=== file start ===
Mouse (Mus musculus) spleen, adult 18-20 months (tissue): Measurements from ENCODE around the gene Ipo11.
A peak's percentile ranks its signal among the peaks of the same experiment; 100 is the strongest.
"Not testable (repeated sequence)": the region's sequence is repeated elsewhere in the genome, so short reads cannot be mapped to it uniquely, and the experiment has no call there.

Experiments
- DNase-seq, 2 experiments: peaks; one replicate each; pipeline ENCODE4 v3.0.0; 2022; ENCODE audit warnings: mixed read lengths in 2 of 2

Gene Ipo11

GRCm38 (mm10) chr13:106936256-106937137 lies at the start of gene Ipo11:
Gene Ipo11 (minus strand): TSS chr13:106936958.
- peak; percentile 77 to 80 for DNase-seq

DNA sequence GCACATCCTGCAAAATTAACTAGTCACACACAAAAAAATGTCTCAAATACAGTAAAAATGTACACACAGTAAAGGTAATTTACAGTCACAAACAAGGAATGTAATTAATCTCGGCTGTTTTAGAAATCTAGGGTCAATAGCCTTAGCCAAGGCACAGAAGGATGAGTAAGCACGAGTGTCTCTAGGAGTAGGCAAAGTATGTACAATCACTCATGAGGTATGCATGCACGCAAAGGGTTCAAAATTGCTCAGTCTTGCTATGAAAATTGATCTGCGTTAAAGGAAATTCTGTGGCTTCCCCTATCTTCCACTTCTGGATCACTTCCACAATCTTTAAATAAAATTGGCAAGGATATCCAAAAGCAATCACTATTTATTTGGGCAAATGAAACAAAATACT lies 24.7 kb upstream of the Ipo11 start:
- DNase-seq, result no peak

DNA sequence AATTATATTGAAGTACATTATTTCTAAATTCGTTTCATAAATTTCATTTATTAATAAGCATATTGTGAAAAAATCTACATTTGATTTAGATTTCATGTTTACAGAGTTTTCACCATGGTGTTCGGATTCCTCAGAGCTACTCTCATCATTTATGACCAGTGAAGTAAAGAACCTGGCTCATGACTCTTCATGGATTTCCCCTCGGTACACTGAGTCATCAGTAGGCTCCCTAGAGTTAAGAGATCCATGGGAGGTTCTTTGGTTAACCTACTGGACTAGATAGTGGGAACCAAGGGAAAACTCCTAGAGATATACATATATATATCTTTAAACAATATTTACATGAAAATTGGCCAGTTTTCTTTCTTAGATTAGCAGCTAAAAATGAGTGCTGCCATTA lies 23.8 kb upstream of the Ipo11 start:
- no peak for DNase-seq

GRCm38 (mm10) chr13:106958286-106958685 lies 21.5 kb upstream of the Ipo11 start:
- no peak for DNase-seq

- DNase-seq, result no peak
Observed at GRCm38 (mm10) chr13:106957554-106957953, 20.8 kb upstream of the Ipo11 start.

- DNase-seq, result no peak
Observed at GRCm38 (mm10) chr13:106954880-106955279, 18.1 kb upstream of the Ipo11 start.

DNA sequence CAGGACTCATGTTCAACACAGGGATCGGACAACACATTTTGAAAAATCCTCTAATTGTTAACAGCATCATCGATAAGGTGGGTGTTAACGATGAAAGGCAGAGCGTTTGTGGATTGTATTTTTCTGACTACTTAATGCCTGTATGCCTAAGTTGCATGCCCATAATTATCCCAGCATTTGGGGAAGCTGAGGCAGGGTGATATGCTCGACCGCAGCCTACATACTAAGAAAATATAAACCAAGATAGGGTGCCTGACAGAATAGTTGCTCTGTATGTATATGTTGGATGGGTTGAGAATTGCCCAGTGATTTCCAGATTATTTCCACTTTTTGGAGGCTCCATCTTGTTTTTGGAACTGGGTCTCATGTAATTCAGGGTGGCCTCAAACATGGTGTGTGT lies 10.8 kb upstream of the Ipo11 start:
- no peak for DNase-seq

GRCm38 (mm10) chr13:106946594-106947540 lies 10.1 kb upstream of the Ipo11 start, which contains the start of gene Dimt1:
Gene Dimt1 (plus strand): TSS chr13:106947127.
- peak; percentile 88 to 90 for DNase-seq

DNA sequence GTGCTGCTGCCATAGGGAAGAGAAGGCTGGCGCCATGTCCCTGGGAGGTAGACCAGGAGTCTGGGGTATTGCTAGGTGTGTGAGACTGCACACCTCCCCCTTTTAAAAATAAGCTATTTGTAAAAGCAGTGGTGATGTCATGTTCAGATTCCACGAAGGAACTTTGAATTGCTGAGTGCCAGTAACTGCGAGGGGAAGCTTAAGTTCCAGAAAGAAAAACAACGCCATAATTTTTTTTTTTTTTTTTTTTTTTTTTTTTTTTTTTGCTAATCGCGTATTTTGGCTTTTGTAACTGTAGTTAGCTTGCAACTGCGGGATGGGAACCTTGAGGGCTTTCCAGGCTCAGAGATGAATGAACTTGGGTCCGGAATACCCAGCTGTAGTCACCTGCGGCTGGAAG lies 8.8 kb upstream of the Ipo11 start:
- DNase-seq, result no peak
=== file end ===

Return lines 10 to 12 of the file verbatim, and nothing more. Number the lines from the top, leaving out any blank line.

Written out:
DNA sequence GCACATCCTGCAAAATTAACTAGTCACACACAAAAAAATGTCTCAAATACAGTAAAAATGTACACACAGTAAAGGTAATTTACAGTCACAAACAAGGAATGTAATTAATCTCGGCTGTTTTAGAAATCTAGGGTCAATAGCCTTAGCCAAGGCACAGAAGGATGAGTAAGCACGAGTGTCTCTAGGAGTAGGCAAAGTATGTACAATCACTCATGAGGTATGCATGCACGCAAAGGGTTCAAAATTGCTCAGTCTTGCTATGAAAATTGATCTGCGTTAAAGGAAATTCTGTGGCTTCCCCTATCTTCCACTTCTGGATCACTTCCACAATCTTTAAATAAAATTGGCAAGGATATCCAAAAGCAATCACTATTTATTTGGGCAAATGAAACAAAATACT lies 24.7 kb upstream of the Ipo11 start:
- DNase-seq, result no peak

DNA sequence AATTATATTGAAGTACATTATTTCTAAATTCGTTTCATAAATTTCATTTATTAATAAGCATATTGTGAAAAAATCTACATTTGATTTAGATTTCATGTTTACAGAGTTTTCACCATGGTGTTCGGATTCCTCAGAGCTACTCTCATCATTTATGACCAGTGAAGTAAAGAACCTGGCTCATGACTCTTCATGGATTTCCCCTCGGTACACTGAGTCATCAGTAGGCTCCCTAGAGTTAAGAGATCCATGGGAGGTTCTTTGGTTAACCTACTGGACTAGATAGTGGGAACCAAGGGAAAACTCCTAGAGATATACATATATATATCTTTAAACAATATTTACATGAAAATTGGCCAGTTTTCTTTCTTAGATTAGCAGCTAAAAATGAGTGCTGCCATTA lies 23.8 kb upstream of the Ipo11 start: